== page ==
Skip to content

Site C work camps already in motion

Camps would hold 1,700 workers on as-yet-unapproved project

BC Hydro has begun the process to start building temporary work camps for Site C, even though the project has yet to be approved.

On Tuesday, the provincial energy company put out a request for qualifications for the construction of two temporary work camps located southwest of Fort St. John. This standard process is designed to gather companies interested and able to build this housing for workers on the Site C dam project.

It would consist of two locations, one on the north bank of the Peace River, and another on the south. The two camps would hold 1,700 workers, according to Hydro.

"The camps would be self-sufficient and designed to accommodate the fluctuating number of workers at the dam site in order to minimize the impact on nearby communities," a release on Site C's website states. "The quality of the worker accommodation is a key component of the project's labour approach to attract and retain workers in what is expected to be a period of high demand for skilled workers."

When asked, Dave Conway, a spokesman for Site C, wrote in an e-mail that "initiating procurements prior to regulatory or other required approvals is common practice for major capital projects in B.C. ... with the lead time required for the procurement of major contracts, and to maintain the Site C project schedule, the process is commencing now to select a proponent."

He stressed that construction would not begin unless the project is approved. When asked if this money could have been spent elsewhere for BC Hydro, Conway said "the funds for this are existing budgets for the planning and development of the Site C project."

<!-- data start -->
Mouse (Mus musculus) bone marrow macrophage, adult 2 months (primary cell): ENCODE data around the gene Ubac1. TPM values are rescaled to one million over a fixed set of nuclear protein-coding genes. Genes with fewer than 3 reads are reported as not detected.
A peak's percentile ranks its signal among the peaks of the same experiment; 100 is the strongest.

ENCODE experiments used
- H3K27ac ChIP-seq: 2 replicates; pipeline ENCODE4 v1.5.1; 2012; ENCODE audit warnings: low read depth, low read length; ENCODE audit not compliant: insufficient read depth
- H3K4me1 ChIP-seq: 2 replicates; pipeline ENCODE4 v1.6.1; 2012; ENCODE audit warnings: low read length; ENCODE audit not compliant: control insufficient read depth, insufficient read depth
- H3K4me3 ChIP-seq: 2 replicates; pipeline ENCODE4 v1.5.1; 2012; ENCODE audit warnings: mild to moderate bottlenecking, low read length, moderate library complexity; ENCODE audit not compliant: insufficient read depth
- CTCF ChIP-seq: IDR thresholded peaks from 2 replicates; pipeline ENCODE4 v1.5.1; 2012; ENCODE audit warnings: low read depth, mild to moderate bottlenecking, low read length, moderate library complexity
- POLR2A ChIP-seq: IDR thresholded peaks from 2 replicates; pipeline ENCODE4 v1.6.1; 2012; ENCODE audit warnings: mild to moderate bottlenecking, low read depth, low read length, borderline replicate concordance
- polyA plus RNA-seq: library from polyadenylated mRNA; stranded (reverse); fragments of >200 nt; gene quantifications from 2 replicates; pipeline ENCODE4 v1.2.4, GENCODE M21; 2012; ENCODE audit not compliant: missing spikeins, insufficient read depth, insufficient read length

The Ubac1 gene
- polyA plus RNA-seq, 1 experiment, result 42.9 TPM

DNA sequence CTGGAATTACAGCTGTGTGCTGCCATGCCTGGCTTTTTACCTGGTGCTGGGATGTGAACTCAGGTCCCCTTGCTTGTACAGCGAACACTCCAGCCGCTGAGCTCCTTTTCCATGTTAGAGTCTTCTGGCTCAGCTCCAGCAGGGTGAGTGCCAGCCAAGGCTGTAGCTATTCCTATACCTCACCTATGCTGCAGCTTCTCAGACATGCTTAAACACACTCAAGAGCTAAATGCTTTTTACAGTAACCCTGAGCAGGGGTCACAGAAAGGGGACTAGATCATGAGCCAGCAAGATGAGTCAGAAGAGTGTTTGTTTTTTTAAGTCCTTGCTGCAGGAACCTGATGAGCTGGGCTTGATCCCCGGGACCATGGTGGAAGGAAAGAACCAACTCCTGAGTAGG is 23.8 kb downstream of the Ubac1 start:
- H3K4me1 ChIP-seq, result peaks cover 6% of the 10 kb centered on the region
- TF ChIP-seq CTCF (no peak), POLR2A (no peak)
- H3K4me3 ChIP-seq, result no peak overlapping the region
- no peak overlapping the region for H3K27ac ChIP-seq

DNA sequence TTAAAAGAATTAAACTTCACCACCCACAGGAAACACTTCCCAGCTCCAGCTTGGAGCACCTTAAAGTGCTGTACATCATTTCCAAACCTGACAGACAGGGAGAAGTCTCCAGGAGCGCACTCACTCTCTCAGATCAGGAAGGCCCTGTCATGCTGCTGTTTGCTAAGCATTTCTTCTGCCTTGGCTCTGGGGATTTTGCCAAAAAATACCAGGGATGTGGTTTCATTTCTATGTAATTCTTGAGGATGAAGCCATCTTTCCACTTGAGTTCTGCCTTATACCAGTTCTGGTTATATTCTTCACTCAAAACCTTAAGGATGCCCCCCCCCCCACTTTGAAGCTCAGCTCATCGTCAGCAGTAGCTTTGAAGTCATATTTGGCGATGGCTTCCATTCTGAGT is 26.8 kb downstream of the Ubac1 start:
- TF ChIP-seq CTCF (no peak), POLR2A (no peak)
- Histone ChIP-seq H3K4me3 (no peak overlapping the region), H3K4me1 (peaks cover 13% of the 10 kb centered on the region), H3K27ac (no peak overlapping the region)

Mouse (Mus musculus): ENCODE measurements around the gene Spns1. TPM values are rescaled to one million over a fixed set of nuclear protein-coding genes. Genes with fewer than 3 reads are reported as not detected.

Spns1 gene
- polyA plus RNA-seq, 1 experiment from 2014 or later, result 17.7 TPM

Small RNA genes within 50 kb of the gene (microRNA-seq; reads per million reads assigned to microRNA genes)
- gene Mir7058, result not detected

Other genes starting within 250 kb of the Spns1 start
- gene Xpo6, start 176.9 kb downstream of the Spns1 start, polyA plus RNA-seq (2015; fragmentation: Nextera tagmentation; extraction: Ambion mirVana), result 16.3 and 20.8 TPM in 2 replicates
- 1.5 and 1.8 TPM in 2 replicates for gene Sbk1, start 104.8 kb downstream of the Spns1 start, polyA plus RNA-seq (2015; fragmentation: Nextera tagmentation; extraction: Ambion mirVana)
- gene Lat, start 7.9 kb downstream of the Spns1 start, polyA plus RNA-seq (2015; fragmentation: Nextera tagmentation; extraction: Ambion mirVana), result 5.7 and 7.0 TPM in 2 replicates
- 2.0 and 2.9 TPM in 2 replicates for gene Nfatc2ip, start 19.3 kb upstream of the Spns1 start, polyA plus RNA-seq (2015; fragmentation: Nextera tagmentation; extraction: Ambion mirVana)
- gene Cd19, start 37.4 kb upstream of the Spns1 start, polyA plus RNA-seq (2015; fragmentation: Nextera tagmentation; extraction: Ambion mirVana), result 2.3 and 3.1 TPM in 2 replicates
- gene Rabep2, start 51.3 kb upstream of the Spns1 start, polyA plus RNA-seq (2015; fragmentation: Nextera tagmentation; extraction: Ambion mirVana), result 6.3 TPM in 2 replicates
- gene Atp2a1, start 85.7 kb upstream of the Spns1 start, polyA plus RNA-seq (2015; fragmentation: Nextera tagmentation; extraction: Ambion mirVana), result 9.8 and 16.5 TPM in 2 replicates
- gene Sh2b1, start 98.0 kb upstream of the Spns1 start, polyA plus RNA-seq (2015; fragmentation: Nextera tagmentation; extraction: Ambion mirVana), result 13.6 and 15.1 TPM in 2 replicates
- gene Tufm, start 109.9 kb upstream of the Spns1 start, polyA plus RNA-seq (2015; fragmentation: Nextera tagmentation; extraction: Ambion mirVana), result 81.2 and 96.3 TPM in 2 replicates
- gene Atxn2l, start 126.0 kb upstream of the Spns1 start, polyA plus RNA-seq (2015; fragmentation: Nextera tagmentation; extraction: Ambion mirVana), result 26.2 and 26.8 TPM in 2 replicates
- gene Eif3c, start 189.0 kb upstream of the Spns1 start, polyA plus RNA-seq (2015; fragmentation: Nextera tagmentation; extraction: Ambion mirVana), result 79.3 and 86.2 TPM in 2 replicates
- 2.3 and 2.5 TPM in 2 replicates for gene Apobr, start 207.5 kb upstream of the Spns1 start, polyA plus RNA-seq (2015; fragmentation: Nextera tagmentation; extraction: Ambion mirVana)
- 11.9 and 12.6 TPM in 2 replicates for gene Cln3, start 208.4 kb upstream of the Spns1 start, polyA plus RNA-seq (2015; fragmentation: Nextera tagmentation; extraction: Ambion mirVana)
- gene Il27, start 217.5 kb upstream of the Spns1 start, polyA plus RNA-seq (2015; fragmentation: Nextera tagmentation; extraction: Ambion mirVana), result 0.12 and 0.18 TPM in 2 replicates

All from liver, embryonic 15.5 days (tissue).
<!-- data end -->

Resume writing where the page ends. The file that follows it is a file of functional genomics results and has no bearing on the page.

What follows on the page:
Potential applicants will have to demonstrate that they have a service record for projects of similar size and scope, and that they have financial resources necessary to deliver.

Once these project companies pass the RFQ, then they have to go to a request for proposals, in which they will more formally propose what kind of temporary work camps they want to build. Those that make it to this stage, submit a proposal, and are not selected will still be paid $200,000 for their efforts.

"The partial compensation is only a fraction of the investment a company would need to spend to pursue a contract of this type," Conway said. "Offering partial compensation to unsuccessful bidders is common practice in procurements. A procurement of this type requires significant resources, and partial compensation encourages participation and robust competition."

The company that does this project must "make commercially-reasonable efforts to make available a specified dollar value of contracts to First Nation companies associated with specific First Nations."

When asked about which First Nations would be specified and for how much, Conway said those requirements would be outlined in the request for proposal stage.

In its request for qualifications, BC Hydro asks that the project would have the company decommission and remove "all temporary structures" and reclaim the work site.

However, Hydro "intends that the successful contractor would commit to purchase the temporary assets at the end of the worker accommodation contract based on a price to be proposed during the competitive selection process," according to Conway.

These submissions are due by April 30. The actual request for proposals would be sent out in June, according to BC Hydro's timeline, and the company would be selected by next January.

The multibillion-dollar hydroelectric dam, the third such project on the Peace River, is still awaiting both Federal and provincial approval. A Joint Review Panel that analyzed the project has until late April to deliver its recommendations.

Local schoolteacher Rick Koechl, who has vocally criticized the expenditures of Site C in the past, said he believes that BC Hydro was "jumping the gun" by issuing this request for qualifications.

"If they're trying to secure their position, money should not be spent in any capacity that's going to ultimately be potentially lost or potentially become a liability," he said. "We don't know what the Joint Review Panel's decision could be, it could go either way ... it's not an acceptable of way of doing business when you're spending taxpayer money."

Koechl also questioned paying $200,000 to people who simply go through the competitive selection process, even if their proposal doesn't make it through.

"If you look at the oil patch, like an engineering firm putting in a bid for company A, to my knowledge they are never reimbursed for the cost (of an unsuccessful proposal)," he said. "To pay those people who are unsuccessful? Holy crap.

"Unless they know something we don't know (about the approval), and I honestly believe they don't, what gives them the authority to spend this money?"